However, these delicate conditions upsetting the citizens’ aspiration of economic prosperous and sustainable development, hence, this project of the extractive industry specially oil and gas explorations has become vital to achieve some rapid results in order to chart the country economic development trajectories and pursuant of the foreign direct investment (FDI), as the World Bank report [31] indicated that Somaliland’s “economy is at a crossroads.

In fact, this report from the World Banks (2016) signaled out that Somaliland will face some critical economic challenges and financial crisis. The probabilities to discover oil and gas are more convincing and notable regarding the preliminary geological data explored and signs of optimism that current international companies demonstrated. Despite Somaliland to obtain onshore and offshore oil and natural gas reserves, it cannot be dismissed the complexity of the extraction such natural resources and Somaliland needs to consider the surrounding environment of political, social and economic instability.

Somaliland to prevail conflicts based on land resources can take a time and it will be most critical and catastrophic element of this exploration project. There are other challenges and latent conflicts that will be confronted if the mission of the exploration should be successful unless the government of Somaliland takes some deterrent strategies of either consensus building or true implementation the rule of law. This new sector of the oil and gas industry needs to be developed and regulated effectively, fight against corruption and misuse of resources must be a government forefront policies and political commitment.

On the other hand, extracting the natural resources of the country properly can be instrumental for economic development and improving the life of the citizens of Somaliland. As de facto state Somaliland has made dramatic efforts to advance its economic infrastructure and trade partnership with regional states in the Horn of African and Gulf countries. However, modernizing Berbera port and Berbera corridor project, in general, is a limelight to promote investment projects and utilizing the natural resources of the country.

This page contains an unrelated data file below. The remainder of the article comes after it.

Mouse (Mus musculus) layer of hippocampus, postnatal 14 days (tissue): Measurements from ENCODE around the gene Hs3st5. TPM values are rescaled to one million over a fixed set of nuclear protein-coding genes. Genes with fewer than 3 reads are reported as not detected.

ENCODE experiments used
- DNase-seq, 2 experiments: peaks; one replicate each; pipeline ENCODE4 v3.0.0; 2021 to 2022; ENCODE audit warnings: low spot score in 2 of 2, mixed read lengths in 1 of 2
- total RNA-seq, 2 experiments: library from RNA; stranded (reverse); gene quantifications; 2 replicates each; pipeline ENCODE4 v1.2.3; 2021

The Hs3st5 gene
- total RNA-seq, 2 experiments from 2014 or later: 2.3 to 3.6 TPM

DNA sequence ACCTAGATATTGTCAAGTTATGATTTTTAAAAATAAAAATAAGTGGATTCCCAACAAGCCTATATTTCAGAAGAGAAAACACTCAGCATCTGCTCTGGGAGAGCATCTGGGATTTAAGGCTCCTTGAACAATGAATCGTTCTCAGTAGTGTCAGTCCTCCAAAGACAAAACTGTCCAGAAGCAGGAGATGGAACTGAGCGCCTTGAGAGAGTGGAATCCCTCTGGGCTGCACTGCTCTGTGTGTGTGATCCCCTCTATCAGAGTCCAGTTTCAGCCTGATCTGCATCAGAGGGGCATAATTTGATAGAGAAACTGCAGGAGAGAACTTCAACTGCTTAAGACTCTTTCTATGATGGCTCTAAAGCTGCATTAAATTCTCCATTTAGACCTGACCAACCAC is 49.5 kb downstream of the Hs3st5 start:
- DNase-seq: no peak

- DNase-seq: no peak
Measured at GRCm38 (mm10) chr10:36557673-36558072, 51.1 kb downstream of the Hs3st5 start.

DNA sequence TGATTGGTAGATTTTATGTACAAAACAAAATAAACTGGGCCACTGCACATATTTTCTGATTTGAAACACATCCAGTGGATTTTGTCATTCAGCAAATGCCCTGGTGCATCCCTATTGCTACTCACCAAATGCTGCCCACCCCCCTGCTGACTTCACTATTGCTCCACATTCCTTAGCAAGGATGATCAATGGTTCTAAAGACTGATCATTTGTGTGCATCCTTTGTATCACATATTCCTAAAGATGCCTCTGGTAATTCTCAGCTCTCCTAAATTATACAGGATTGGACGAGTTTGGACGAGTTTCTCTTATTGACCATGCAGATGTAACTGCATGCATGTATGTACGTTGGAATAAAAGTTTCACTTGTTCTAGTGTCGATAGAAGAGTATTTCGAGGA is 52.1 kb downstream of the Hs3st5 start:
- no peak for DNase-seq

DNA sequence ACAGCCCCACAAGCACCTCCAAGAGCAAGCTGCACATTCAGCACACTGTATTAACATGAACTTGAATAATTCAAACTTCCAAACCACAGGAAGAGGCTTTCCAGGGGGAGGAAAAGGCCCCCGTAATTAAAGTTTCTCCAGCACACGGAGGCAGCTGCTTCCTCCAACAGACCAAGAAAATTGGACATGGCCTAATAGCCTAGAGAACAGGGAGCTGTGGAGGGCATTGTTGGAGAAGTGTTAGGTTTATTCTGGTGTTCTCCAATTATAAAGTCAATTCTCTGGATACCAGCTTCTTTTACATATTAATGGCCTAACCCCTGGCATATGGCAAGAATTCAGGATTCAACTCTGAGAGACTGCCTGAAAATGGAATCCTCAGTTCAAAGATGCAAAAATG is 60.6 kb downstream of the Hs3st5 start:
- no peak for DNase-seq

Civil society and rural communities are very cautious the protection of the environment since the impact of climate change and droughts agitated both humans and livestock in the most regions of Somaliland. Subsequently, Somaliland is currently pursuing the second national development plan (20172021) estimated more than 2billion and it is notable that no longer Somaliland will rely on the foreign aid assistance because the small tying aid that Somaliland was relied on in many decades failed to overcome the socio-economic difficult conditions, poor livelihood and poor infrastructure conditions.

Therefore, Somaliland to utilize its anticipated natural resources is an accurate decision but requires strong state institutions that can deliver services and political vision that bring from this extreme poverty to prosperous and sustainable development.

There are multilayered issues in this sector of natural resources as oil and gas extraction and production, Somaliland has particular challenges over the course of de facto state and lack of recognition may jeopardize such mega and sophisticated projects of hydrocarbon but Somaliland has become international reality and its strategic location remained attractive.

Recommendations

  1. Recognizing social, economic, cultural and livelihood of the people should apparently make well- informed technical and political environment, trust and promote mutual transparent, accountability and fight against the misuse of the natural resources and corruption, hence, confronting these challenges need comprehensive legal and policy development in place.
  2. Learn and contextualize the good practices of the sector in order to avoid both conflict caused by natural resources and ineffectiveness of the natural resources contribution of economic and social development as experienced many sub- Saharan rich oil African countries, in Somaliland, people have high expectations that extraction of the natural resources will be the ultimate option to improve the standard living of the people and to reach sustainable development and human security.